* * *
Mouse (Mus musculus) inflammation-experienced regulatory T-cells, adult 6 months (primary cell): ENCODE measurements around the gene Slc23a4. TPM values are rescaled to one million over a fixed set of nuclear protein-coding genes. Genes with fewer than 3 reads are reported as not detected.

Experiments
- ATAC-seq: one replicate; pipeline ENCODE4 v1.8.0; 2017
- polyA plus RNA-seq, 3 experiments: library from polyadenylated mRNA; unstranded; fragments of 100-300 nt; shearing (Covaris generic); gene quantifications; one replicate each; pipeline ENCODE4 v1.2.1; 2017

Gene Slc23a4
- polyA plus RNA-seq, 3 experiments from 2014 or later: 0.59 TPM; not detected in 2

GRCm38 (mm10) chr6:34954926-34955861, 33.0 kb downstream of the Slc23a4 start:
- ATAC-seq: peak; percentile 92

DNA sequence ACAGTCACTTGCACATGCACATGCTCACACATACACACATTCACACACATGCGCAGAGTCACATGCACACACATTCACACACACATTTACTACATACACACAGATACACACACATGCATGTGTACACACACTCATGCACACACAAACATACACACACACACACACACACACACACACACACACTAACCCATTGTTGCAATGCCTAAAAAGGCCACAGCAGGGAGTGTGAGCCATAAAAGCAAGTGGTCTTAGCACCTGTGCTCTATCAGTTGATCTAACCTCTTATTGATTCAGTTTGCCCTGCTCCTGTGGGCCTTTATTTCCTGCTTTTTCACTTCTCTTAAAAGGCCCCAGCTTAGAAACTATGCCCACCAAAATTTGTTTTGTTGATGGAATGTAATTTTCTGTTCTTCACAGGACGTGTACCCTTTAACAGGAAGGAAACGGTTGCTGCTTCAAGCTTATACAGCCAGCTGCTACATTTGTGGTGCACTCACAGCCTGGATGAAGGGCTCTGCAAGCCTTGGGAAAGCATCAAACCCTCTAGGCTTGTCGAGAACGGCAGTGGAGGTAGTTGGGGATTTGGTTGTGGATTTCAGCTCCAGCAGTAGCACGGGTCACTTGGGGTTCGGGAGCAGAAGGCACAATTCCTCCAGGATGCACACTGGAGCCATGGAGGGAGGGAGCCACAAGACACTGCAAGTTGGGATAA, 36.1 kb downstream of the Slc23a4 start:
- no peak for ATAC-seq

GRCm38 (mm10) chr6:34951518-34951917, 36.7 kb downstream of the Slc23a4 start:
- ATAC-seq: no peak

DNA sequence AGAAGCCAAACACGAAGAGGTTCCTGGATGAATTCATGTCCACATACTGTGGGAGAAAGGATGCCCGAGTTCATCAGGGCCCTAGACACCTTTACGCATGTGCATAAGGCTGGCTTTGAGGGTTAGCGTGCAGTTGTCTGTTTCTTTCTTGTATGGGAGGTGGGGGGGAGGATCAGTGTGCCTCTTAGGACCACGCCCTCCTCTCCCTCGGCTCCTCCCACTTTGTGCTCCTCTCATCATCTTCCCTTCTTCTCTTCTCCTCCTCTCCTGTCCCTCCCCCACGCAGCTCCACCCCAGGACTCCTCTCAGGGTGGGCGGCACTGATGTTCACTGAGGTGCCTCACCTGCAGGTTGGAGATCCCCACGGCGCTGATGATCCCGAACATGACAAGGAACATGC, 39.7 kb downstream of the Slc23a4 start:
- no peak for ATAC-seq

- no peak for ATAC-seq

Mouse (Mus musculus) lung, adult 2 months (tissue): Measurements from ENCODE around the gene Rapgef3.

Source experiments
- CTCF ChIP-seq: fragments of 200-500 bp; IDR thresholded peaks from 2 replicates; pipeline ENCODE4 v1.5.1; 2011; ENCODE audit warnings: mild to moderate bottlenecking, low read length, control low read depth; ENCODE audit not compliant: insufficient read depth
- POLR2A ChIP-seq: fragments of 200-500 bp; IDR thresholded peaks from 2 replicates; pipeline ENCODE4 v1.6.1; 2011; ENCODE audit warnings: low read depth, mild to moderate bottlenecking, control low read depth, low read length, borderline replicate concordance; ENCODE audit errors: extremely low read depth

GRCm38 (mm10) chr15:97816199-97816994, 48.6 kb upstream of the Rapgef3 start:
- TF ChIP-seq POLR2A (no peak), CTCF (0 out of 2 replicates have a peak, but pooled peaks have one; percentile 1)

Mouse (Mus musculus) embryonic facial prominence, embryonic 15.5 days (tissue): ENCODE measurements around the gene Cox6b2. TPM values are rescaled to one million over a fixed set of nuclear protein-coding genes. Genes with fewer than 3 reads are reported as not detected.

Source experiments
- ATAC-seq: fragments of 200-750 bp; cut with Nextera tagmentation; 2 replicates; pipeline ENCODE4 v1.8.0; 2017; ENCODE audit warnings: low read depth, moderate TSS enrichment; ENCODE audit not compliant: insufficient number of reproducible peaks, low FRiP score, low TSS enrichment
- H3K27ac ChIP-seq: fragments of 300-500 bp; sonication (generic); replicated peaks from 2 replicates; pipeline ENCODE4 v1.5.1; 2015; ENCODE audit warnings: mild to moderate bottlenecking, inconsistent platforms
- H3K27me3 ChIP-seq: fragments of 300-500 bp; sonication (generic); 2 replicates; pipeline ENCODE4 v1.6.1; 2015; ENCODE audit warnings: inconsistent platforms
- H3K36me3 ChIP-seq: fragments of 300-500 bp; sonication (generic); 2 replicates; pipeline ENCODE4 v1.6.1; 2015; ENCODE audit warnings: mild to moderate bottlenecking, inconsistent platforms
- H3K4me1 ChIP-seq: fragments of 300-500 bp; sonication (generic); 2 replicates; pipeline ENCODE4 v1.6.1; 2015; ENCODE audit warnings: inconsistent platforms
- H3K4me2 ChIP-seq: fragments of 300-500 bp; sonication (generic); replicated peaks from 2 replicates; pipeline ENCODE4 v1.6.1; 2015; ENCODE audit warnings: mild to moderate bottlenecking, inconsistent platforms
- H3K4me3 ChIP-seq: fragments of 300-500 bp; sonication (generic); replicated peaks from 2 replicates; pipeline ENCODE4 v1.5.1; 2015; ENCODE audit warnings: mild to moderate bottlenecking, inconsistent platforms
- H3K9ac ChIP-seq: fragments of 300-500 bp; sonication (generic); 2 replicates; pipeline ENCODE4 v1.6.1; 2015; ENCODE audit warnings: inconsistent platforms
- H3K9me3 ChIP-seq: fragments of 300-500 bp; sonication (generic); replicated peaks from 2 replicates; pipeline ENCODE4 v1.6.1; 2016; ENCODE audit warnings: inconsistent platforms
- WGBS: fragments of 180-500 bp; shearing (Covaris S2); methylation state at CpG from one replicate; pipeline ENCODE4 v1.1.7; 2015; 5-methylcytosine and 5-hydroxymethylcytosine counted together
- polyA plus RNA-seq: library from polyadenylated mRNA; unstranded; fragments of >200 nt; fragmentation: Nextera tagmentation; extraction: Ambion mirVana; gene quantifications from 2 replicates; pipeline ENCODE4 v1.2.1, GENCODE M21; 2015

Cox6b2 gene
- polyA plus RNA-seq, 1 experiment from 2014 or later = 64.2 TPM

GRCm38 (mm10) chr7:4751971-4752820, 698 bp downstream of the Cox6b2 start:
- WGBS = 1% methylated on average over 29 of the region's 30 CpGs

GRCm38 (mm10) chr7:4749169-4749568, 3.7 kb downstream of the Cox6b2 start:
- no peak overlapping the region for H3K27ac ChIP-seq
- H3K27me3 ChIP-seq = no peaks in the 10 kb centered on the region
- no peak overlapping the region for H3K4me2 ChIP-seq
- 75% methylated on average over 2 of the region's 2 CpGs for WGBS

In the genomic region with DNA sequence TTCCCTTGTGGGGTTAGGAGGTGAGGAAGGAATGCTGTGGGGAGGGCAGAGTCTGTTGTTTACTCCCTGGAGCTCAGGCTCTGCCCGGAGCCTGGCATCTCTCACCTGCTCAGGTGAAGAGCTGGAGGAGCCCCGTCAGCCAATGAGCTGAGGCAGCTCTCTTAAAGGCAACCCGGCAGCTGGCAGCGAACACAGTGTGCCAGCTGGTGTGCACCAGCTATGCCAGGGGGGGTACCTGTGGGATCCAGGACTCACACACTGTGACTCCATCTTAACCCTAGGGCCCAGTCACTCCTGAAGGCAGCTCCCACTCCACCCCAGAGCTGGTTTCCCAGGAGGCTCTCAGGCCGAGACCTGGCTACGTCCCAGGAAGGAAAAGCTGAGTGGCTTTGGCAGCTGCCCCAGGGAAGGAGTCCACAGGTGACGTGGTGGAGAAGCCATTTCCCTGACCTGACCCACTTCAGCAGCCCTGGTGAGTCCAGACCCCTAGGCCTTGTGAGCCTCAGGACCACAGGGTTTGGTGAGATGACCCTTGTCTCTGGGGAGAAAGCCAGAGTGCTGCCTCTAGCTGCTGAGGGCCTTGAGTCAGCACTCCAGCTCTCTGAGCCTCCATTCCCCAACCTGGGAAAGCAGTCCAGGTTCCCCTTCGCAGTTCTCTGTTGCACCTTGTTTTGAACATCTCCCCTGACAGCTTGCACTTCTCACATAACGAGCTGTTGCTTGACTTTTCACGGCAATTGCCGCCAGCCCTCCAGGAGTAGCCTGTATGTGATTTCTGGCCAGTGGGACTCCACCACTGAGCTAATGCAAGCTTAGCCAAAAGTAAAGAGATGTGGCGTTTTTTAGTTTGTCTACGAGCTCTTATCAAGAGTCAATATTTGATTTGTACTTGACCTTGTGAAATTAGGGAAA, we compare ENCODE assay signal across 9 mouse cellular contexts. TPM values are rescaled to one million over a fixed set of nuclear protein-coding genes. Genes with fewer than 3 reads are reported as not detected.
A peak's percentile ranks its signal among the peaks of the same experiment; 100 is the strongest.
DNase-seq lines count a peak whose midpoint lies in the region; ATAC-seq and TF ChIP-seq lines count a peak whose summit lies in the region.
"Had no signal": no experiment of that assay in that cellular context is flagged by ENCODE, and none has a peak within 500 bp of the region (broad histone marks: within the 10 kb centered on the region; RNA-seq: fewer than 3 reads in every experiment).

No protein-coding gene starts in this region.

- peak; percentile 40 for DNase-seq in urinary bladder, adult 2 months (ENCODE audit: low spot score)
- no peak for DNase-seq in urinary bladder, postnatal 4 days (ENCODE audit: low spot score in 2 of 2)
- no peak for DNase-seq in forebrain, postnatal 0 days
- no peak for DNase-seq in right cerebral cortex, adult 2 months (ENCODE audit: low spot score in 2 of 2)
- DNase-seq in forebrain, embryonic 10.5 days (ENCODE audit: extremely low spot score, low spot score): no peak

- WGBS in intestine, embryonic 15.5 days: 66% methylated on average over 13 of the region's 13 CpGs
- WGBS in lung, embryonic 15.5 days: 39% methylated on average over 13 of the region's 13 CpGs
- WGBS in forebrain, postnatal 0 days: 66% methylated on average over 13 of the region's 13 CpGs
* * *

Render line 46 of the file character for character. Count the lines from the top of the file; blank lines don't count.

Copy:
DNase-seq lines count a peak whose midpoint lies in the region; ATAC-seq and TF ChIP-seq lines count a peak whose summit lies in the region.